Mexican light crude imports absent so far in 2019Tags: latin america, maya crude, mexican oil exports, mexico crude exports, us crude exports
A number of media outlets reported in recent days that Pemex data show Mexico importing light crude oil in February. We believe this is not the case. Pemex published import data for February showing monthly volumes of LPG, gasoline, diesel, fuel oil and “others.” The category “others” includes light crude oil and, since 2013, liquefied natural gas. The Pemex data table implies the broad “others” category covers monthly imports back to 2017 and annual data back to 2014. Our data show no imports of light crude so far this year.
Mexico last imported light crude oil from waterborne sources in late December. Cargo was loaded in the US one day before President Andres Manuel Lopez Obrador was sworn into office. A shift in the crude oil delivery pattern from waterborne to rail distribution would be an uncommon practice considering historical data. There are no oil pipelines connecting the United States and Mexico.
Pemex imported four cargoes of light crude late last year from the US. All four shipments – each 350,000 bbls – were Bakken crude, delivered from P66’s Port Arthur terminal to Pemex’s Pajaritos terminal.
US restrictions on exports of heavy Venezuelan crude oil are benefiting Mexico: heavy Mayan crude is helping to fill the Venezuelan gap. At 1.35 million barrels per day, the pace of Mexican crude oil exports in February was one of the highest on our records. March exports averaged 1.16mn bpd and most of those barrels were delivered to the US Gulf Coast.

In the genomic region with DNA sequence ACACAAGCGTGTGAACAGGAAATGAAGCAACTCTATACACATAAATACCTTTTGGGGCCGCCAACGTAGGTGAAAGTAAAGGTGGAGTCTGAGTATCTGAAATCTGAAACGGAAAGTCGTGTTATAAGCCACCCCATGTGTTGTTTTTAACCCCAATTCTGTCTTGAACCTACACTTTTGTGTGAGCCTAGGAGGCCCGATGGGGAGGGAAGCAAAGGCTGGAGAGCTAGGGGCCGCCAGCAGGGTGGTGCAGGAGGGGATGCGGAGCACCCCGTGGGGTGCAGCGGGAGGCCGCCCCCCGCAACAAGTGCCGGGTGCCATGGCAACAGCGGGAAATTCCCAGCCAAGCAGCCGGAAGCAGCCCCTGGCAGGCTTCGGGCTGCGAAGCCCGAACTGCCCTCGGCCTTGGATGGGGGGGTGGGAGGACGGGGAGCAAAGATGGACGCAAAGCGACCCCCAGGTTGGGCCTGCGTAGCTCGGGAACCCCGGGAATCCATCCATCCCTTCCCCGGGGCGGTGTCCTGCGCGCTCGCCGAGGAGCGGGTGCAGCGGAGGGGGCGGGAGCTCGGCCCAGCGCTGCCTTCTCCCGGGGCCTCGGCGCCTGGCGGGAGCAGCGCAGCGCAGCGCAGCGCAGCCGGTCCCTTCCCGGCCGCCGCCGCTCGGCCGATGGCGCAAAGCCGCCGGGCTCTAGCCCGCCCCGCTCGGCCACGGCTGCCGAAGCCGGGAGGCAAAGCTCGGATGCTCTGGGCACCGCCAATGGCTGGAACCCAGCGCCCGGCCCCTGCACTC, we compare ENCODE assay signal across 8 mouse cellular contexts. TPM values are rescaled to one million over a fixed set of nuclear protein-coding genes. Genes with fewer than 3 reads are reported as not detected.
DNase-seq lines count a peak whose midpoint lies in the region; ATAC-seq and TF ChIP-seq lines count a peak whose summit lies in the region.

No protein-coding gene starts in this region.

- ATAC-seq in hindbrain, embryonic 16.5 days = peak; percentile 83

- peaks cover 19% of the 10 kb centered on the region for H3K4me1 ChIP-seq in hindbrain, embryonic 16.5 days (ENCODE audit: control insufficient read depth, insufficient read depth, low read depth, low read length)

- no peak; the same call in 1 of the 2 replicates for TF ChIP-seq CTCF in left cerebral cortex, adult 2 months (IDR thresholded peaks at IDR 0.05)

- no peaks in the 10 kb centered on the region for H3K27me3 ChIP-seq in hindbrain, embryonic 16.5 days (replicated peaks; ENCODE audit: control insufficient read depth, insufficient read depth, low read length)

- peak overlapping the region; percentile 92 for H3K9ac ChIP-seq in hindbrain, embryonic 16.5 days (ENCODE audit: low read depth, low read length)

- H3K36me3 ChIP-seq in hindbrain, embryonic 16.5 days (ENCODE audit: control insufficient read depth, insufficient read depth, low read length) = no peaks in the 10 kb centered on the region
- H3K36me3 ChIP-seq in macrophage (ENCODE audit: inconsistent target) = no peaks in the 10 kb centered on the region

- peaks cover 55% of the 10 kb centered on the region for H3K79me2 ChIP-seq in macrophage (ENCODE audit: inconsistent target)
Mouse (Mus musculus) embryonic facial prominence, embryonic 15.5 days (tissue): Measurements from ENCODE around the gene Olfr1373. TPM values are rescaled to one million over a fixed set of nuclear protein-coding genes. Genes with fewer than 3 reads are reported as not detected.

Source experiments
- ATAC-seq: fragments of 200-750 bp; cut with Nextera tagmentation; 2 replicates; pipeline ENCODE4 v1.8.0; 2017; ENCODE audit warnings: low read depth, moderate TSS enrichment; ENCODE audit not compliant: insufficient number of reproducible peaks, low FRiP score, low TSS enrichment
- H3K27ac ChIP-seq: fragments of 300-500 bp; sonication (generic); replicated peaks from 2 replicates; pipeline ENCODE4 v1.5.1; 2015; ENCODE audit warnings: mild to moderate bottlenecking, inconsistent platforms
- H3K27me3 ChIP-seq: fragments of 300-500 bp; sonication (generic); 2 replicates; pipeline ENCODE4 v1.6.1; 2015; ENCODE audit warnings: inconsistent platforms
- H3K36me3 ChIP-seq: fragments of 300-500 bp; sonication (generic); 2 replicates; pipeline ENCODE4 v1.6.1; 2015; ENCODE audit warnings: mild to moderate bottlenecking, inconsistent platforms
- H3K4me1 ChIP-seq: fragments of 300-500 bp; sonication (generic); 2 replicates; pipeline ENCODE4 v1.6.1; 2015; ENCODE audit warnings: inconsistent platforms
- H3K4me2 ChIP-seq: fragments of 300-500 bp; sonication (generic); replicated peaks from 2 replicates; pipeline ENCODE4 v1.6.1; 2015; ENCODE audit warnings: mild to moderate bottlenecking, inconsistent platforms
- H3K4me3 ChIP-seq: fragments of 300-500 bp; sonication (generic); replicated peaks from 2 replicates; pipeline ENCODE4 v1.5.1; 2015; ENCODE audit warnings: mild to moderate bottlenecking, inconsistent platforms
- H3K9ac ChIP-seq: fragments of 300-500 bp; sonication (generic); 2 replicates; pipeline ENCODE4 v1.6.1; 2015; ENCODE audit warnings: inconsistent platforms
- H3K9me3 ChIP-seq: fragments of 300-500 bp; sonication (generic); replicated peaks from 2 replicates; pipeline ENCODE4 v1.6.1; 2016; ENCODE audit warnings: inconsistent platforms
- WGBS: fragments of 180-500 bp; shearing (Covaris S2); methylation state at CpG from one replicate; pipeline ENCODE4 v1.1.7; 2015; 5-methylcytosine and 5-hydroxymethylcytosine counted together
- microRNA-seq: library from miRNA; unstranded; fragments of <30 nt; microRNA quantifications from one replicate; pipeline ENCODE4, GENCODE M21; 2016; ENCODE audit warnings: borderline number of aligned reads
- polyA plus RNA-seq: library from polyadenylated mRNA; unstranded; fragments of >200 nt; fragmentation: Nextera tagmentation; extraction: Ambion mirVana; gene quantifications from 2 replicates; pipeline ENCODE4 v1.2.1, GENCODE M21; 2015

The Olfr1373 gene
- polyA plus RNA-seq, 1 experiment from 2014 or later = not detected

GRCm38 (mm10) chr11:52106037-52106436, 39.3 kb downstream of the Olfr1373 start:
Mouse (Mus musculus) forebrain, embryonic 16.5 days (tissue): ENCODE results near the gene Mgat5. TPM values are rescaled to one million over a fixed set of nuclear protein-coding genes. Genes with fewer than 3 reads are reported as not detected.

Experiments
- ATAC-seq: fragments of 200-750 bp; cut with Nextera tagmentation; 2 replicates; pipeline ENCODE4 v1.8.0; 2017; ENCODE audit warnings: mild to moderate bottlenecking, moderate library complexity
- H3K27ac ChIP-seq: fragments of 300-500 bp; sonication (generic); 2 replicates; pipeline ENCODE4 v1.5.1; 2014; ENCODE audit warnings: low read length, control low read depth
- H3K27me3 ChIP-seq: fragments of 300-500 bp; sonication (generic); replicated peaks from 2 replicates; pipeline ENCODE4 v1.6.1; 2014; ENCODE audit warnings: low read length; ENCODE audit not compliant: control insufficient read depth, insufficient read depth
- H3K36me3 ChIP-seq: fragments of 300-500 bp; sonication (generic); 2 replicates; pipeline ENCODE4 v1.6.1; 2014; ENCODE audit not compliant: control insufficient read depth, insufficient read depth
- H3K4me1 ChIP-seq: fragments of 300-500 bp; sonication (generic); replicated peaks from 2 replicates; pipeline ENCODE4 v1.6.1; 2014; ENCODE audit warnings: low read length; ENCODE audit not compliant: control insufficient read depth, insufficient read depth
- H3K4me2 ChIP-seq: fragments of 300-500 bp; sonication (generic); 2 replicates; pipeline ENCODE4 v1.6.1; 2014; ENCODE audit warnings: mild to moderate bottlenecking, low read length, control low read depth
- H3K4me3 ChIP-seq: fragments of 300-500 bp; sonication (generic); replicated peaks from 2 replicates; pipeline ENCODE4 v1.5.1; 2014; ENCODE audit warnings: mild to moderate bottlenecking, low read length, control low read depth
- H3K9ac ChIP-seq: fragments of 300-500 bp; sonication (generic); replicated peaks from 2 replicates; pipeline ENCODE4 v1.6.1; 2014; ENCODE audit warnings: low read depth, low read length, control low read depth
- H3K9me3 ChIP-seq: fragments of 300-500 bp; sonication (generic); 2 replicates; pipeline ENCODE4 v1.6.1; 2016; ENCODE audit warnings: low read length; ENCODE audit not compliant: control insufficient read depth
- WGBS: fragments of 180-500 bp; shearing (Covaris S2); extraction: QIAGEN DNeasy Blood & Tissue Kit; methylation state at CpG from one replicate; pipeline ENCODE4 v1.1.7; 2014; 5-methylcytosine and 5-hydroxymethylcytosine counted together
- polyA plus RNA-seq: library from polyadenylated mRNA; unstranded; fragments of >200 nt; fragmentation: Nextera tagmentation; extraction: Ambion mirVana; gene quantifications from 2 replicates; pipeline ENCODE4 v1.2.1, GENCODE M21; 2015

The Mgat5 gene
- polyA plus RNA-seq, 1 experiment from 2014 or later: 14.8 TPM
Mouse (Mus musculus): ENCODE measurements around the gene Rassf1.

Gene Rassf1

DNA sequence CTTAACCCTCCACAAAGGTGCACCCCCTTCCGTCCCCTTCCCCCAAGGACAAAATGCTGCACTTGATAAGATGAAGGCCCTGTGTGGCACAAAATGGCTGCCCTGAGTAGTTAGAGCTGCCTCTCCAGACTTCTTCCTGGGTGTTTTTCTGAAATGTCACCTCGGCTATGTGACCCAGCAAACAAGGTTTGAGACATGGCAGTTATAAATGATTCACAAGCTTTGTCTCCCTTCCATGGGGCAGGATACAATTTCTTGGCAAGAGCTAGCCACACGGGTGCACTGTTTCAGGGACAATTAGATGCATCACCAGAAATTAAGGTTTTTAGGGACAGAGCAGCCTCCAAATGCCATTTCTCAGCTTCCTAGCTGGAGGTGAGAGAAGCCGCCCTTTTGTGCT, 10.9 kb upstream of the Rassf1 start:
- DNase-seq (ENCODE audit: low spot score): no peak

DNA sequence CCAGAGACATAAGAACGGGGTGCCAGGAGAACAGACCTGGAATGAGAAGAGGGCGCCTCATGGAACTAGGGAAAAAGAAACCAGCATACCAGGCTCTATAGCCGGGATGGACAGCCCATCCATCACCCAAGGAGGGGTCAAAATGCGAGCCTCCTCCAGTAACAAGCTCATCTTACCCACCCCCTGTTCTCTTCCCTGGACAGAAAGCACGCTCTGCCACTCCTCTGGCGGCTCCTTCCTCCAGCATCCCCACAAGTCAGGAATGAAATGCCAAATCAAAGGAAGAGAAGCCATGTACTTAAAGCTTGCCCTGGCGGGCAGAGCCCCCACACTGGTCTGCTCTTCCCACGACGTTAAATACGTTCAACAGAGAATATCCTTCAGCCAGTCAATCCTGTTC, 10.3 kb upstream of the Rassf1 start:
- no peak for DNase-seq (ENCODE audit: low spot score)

Mexico is looking to benefit from high prices and high demand for heavier crudes. That means it could start taking in more refined products so refiners can focus on exporting Mayan grade. March import levels of light and middle distillates are very similar to those in 2018.
That’s a recovery from the slow pace in January when Mexico worked to combat illegal fuel siphoning by limiting pipeline deliveries, which led to port congestion and thus slower import rates.
About The Author
Amir Richani is a geopolitical analyst focused on Latin America. His research focus is on political, economic and social developments that could have an impact on global flows. Amir holds a BA in political studies from the American University of Beirut. He was the lead analyst at Eqlim prior to joining ClipperData.